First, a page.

A team of engineers from the National Institute of Information and Communication Technology (NICT) in Japan has blown the old Internet speed world record of 178 terabits per second (Tb/s) out of the water. An eye-watering 319 terabits per second. It took some creativity and tweaking to make it work, however fortunately the fiber optics are viable with existing hardware, which means it probably won’t be too hard to even consider retrofitting existing equipment. They figured out how to accomplish 319Tb/s, while additionally keeping up with the very high speed over a long distance. There was no speed drop off over 3,001km, which is approximately 1,865 miles.

Japan reported that a team of engineers from the National Institute Information and Communication Technology (NICT) research group had accomplished a record-setting internet speed of 319 Terabits per second (Tb/s), doubling the past world record.

The past world record for internet speed was set in 2020 when UK and Japanese engineers banded together to make 178 Tb/s connection a reality. Notwithstanding, this engineering accomplishment is neglected by the present declaration that nearly doubles the old record.

NICT researchers used optical fibers, small tubes that pass data utilizing light, which are expected to accomplish the record. Regular copper cables couldn’t carry such speeds and would require substantially more complex infrastructure to work.

To accomplish this accomplishment, the scientists (led by led by Benjamin J. Puttnam) assembled a transmission system that completely uses wavelength division multiplexing technology by consolidating different amplifier tech. To accomplish this record, the team needed to use some special add-ons that are simply familiar to the extremely skilled and educated engineers working with lasers. “We demonstrate the recirculating transmission of 552 x 25 GHz spaced channels covering >120 nm of S, C, and L-bands in a 125μm diameter, 4-core fiber, measuring a decoded throughput of 319 Tb/s at 3001 km”, as the paper submission at the International Conference on Optical Fiber Communications says.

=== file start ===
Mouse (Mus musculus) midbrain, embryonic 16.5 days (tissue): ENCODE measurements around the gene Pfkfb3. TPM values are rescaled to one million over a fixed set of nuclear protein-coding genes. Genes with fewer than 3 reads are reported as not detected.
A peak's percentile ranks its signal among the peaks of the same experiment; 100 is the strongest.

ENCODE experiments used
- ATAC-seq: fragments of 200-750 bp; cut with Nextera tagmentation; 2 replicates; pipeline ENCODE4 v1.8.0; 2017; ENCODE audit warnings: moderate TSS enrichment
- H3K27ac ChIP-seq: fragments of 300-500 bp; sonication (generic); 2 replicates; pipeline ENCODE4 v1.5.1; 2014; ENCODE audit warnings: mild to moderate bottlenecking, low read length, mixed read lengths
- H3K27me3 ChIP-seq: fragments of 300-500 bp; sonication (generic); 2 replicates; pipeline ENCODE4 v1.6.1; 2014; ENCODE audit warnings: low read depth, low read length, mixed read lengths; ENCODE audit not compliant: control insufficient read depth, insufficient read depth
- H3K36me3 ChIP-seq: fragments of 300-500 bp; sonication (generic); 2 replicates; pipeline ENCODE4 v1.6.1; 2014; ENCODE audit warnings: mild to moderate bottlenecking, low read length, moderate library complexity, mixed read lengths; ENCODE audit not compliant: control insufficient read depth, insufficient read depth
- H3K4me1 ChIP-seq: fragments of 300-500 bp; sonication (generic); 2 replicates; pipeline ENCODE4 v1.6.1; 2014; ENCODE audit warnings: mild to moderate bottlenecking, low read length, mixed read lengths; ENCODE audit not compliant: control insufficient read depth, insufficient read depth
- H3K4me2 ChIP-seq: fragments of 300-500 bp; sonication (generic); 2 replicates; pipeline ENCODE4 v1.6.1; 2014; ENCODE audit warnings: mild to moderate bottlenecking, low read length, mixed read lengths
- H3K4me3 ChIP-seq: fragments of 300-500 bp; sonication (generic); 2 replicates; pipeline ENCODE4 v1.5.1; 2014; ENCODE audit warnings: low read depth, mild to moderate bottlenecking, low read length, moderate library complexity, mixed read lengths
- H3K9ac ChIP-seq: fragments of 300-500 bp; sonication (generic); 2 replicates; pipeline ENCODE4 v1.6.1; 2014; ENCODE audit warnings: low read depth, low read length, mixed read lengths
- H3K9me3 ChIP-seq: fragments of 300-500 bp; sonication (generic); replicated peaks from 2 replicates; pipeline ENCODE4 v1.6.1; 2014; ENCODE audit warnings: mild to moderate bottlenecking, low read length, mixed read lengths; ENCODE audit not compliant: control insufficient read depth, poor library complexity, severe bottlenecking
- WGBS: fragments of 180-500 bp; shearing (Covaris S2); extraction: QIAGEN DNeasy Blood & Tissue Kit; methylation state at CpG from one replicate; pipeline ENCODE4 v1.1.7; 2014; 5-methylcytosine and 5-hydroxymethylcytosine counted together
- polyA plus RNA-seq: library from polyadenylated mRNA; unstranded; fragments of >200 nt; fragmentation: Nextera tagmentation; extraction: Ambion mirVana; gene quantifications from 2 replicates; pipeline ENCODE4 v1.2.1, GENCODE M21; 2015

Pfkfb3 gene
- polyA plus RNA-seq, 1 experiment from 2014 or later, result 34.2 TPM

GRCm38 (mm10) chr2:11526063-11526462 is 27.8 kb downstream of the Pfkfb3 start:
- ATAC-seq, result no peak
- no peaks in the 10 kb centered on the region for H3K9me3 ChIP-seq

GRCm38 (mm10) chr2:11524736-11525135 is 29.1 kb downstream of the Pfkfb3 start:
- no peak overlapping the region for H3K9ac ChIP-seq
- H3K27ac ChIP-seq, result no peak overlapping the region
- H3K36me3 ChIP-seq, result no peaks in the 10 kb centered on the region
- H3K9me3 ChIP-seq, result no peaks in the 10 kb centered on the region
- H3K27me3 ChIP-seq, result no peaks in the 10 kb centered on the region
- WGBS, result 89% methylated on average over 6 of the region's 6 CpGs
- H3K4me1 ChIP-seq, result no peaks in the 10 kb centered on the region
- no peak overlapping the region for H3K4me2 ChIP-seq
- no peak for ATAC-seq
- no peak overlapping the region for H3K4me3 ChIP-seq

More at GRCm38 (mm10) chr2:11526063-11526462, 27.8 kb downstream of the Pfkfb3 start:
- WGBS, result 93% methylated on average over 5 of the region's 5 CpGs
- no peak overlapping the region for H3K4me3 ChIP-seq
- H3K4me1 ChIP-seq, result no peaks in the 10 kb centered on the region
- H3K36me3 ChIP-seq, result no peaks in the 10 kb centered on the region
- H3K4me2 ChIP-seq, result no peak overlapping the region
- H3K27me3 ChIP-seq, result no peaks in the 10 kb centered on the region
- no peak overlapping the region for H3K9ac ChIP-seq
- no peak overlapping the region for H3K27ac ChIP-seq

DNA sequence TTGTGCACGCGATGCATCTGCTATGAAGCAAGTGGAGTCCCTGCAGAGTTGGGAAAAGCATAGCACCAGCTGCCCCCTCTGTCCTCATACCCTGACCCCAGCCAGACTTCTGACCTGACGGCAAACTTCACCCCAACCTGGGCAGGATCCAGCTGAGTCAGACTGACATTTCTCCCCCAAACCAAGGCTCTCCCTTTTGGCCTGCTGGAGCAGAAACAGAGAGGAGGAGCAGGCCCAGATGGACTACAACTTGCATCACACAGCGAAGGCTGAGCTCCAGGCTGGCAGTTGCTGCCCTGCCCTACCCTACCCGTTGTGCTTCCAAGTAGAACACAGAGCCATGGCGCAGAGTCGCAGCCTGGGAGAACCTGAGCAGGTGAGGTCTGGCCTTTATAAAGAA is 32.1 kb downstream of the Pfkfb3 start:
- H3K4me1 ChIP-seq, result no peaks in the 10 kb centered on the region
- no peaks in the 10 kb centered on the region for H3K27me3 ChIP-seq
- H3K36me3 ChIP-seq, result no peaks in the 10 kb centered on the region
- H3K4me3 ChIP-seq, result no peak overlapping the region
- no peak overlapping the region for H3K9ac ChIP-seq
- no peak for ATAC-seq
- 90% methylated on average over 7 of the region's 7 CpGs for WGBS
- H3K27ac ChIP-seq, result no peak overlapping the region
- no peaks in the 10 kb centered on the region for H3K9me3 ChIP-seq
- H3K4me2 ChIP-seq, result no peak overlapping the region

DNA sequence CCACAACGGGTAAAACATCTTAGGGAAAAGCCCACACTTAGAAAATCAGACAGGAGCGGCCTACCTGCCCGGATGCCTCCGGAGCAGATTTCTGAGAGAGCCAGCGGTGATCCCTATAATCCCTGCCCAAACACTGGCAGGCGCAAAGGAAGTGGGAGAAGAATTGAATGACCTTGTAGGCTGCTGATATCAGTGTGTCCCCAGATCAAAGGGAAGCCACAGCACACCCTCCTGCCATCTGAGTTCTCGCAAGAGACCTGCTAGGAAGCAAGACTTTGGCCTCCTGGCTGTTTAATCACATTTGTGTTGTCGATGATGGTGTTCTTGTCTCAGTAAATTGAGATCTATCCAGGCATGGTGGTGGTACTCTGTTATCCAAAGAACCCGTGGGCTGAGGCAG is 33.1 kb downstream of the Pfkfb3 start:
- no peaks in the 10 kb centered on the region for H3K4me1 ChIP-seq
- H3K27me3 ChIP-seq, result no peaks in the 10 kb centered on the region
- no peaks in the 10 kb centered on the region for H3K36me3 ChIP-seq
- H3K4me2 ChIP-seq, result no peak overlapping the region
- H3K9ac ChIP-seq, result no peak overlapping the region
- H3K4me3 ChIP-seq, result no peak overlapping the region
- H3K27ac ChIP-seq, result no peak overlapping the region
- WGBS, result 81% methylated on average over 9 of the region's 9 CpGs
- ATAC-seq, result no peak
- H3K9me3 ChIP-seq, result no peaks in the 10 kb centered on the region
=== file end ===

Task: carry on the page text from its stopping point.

Their four-core optical fiber (with a standard outer diameter of 0.125 mm) extended 69.8 km and was looped 43 times for a final transmission distance of 3,001 km or around 1,865 miles.

The research paper on the matter really expounds in case you’re into something like that and includes the utilization of uncommon earth ions and lasers. It sounds equivalent parts of complicated and marvelous, expecting obviously that you can sort out everything.

The group said the optical fiber they utilized can be cabled with existing equipment. The expectation, they added, is that the breakthrough can enable practical, high data-rate transmission soon, maybe as the next step beyond 5G.

Obviously, such a high speed doesn’t come without presenting a few pieces of novel engineering. The cable utilized was a four-core optical fiber utilizing “552 PDM-16QAM, wavelength-division multiplexed channels.” The engineers also took advantage of “erbium and thulium doped-fiber amplifiers and distributed Raman amplification.”

The immense speed up was likewise because of the engineering team utilizing S, C, and L band transmission for the first time. Normally C and L bands are utilized for long haul transmission, yet this time the S-band was used, as well. The other good news is the four-core optical fiber works with existing equipment, which should make it simpler and less expensive to deploy.

The team at NICT is not done at this point, however. They believe there’s more speed to be found and further increments to transmission capacity accessible. There’s additionally going to be work done “to extend the transmission range to trans-oceanic distances.”

They have utilized a 552-channel comb laser that fires different wavelengths. Later on, these light streams are processed and amplified by sorts of fiber amplifiers doped in thulium and erbium. The process that follows after amplification is the regular Raman amplification. While the operations of this methodology are highly complex, the net result is that the accomplished speed is a monstrous breakthrough.

The team could carry this speed for more than 3000 kilometers and keep up with the transmission capacity it makes with no performance drops. The engineers said that even a standard optical fiber infrastructure could support these types of speeds, however, it would have to go through a few changes first.